Get-hooked January 27, 2021
#GlaucomaAwarenessMonth – Do’s & Don’ts of Treatment
Glaucoma is the leading cause of vision loss among Americans, particularly people over the age of 40. There is no cure for this condition but there are many things one should do and should not do to keep the condition from worsening.
January is marked as Glaucoma Awareness Month. This related eye disease, which is age-related, affects over three million Americans, mainly over the age of 40.
Glaucoma damages the optic nerve in the eye. This is the nerve that sends images to the brain. It’s often linked to a build-up of pressure inside the eye called intraocular pressure. The condition gets worse over time and if left untreated can cause permanent vision loss. People with glaucoma who follow their treatment plan and have regular eye check-ups can keep their vision.
Tips for Living with Glaucoma
Glaucoma is a lifelong condition and needs continual follow-up with your eye doctor. There are other things you can do to help keep your eyes healthy.
Here are do’s and don’ts when you have glaucoma.
- Exercise regularly – Regular exercise helps reduce eye pressure and keep blood flowing to the nerves in your eye. But check with your doctor about the exercise program as some activities like weight lifting can raise pressure.
“Do not hold your breath when lifting heavy weights”, advises Dr Tania Lamba, glaucoma specialist at the DC Veterans Affair Medical Center and Clinical Assistant Professor at the George Washington University. “If you have glaucoma it can cause the eye pressure to increase”.
- Healthy diet – A healthy, well-rounded diet helps keep the body and eyes healthy. Eat food rich in nutrients like dark, leafy greens for instance.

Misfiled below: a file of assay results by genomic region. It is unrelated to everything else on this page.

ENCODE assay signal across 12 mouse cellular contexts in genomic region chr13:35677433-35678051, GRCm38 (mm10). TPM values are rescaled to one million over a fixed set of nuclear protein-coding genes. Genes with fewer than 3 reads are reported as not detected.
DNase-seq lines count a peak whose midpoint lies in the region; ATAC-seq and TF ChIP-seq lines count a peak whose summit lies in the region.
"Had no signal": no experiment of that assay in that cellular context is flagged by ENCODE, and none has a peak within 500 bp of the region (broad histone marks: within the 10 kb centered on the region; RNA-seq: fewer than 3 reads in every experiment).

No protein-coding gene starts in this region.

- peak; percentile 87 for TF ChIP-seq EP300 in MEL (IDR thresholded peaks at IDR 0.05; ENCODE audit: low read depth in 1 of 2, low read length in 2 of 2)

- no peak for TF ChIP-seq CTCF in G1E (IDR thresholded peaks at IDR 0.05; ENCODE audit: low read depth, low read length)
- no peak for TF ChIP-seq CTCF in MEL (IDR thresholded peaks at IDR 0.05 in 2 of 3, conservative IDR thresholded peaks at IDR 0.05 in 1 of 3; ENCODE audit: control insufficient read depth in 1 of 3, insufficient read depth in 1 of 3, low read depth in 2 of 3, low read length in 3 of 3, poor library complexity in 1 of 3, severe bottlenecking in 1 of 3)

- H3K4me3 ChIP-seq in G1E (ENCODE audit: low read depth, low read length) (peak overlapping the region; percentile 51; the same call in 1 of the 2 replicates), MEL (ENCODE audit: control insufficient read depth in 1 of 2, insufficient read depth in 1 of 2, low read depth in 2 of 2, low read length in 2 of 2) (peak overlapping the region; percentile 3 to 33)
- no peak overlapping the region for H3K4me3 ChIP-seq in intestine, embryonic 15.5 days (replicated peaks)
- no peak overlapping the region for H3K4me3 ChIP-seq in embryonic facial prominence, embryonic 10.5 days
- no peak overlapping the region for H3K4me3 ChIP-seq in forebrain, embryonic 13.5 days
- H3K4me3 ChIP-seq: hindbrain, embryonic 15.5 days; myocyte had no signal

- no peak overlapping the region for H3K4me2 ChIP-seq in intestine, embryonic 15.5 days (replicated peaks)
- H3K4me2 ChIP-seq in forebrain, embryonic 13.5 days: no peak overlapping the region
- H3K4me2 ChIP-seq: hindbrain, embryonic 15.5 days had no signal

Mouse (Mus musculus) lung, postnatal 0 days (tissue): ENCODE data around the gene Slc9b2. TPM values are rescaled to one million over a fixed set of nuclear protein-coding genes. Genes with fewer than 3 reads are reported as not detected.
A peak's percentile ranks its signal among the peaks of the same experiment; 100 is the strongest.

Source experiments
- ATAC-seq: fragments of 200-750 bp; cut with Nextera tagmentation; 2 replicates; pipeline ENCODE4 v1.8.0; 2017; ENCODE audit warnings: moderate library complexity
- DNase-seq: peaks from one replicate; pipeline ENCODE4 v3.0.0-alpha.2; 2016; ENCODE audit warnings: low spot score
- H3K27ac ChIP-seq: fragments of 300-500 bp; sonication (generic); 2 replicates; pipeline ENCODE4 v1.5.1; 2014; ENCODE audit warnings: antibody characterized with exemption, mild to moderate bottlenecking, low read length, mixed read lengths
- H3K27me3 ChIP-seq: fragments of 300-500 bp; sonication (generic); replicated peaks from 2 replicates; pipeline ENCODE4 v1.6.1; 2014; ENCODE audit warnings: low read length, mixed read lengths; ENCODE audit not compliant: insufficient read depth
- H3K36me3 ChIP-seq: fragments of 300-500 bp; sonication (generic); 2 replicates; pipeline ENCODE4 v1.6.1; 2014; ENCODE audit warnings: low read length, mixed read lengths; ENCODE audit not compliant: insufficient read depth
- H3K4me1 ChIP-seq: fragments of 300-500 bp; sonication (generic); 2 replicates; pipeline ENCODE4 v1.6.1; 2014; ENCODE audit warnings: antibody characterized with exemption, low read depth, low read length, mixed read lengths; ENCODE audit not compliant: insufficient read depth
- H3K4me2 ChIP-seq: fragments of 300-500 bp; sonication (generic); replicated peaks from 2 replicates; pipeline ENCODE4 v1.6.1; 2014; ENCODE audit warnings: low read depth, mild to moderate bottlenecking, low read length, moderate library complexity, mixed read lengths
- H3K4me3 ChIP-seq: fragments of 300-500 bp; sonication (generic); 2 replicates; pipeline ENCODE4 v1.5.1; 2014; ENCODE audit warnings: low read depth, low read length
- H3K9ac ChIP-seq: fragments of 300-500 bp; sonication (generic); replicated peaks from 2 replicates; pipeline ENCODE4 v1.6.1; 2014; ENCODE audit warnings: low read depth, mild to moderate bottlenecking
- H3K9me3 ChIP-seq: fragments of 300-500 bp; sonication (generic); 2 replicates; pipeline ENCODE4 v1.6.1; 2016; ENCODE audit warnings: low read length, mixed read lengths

- Don’t miss your medications – Ensure you take your eye drops or medicines as directed by the doctor. Being careless about your medication can make the condition worse. Dr Lamba advises gently closing the eyes for one to two minutes after putting in the eye drops and waiting five minutes between drops if you are using many drops at the same time. Sharing eye drops with other people is also strictly a no-no. “There are many different types of glaucoma eye drops!”, she warns. Another reason to not share is to avoid cross infection from the medication bottle”.
“Do take your drops every day and as close to “on time” as possible. They only work to lower your eye pressure when you get them into your eye”, cautions Dr Jullia A. Rosdahl, MD PhD, a glaucoma specialist at Duke Eye Center in Durham, North Carolina.
- Don’t smoke – Smoking raises blood pressure and eye inflammation. This increases your chances of getting diabetes and cataracts – both of which are risk factors for glaucoma.
- Limit intake of caffeine. – Control the amount of soda, coffee, and tea you drink as too much caffeine can raise eye pressure.
- Elevate your head – Using a wedge pillow while sleeping so that your head is raised a little can help lower eye pressure when you sleep. Dr Rosdahl recommends the use of a 30-degree wedge pillow especially for people with advanced glaucoma.
- Drink fluids slowly – Sip your beverages through the day as drinking too much at once can strain the eyes.
- Regular eye check-ups – Don’t miss out on regular eye exams. It is important to get regular checks to make sure the glaucoma is stable”, says Dr Lamba. “You may not know if the glaucoma is getting worse as the changes are usually slow and painless”.
- Protect the eyes – Wear goggles while swimming and replace your makeup often. Always wear sunglasses outside especially in summer.
- Be mindful with yoga – Certain yoga positions are to be avoided. These include head-down moves that put your heart above your eye. These can raise your eye pressure. Avoid poses like downward-facing dog, standing forward bend, plow, and poses that involve putting your legs up on the wall.
- Avoid medical marijuana – This is not recommended for glaucoma. “We have better treatment options that we can monitor and that are more predictable”, says Dr Lamba. “With marijuana we cannot predict the outcomes and it causes other undesirable side effects”.
You cannot prevent glaucoma so getting regular eye exams in critical. If you are over the age of 40 and have a family history of glaucoma, you must get yourself checked regularly. Do check with other family members if they have been screened for glaucoma as glaucoma can run in families.
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